Podcasters, if you do a show and particularly if you do interviews or multi-person, multi-mike shows, you need the Levelator. I’m running all my interviews through it nowadays and it makes a world of difference. When two people are not at the same level, this evens them back out and makes it all good. It’s free, so take it and use it. There’s just no real reason to have that 12 dB difference in levels between people in a show anymore. It just means you aren’t even trying.
Via Gigavox big wheel Michael Geoghegan comes a link to their own interview with Bruce Sharpe, the guy who built the Levelator. For those of you into the inner workings of RMS normalization, this is your thing!
Today I got several emails from people that I didn’t already know thanking me for doing my talk at PME. The subject matter seems to be striking exactly the right nerve and helping people with that middle ground of the podcast life cycle.
It seems like a fun and interesting thing to do, so you start your own show. Theoretically it has unlimited upside potential but after a few or few dozen shows your listenership is not climbing anymore and companies are not knocking each other down to pay you sponsorship money, so now what? My thesis is that by orienting your expectations and goals to your own satisfaction, to your own sustainable level of enthusiasm you can keep the balance you need to keep going. By worrying less about listeners and money, you will do a better job of doing the things that might eventually attract listeners and money. There’s a bit of Zen koan in that advice, but I think it is absolutely true. It’s all about balance. People stop because they feel like the results they want to happen aren’t. By keeping your expectations such that you are satisfied no matter what, that balance remains unshakeable.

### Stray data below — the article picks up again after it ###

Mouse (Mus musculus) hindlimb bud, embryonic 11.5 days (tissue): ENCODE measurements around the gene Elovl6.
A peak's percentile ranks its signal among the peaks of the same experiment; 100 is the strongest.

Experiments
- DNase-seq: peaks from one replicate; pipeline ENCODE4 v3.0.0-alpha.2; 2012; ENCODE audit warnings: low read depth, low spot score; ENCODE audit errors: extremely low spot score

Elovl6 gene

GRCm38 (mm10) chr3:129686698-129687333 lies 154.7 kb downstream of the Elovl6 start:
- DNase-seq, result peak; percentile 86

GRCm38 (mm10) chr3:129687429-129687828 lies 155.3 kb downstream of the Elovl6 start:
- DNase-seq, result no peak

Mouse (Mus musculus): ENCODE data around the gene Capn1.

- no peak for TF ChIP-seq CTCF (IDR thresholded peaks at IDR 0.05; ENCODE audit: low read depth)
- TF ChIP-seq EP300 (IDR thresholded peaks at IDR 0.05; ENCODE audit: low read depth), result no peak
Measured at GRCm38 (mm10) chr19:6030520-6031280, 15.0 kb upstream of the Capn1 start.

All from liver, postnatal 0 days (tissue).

I just checked the Gigavox page, and thus far the average rating of that talk is 4.4 stars. That’s way better than any of my Voices in your Head shows ever got rated. Thanks, all. If the talk spoke to your inner podcaster, let me know.
Update: I got the weekly IT Conversations email, and this talk is the highest rated one listed in the mailing. Go, me!
Here is the Bittorrent link and direct MP3 download for the EGC clambake for October 4, 2006.
I play a song from Slau; I present a series of interviews I did at this year’s Podcast Expo, with Jake Ludington, Eric Rice and Michael Geoghegan.
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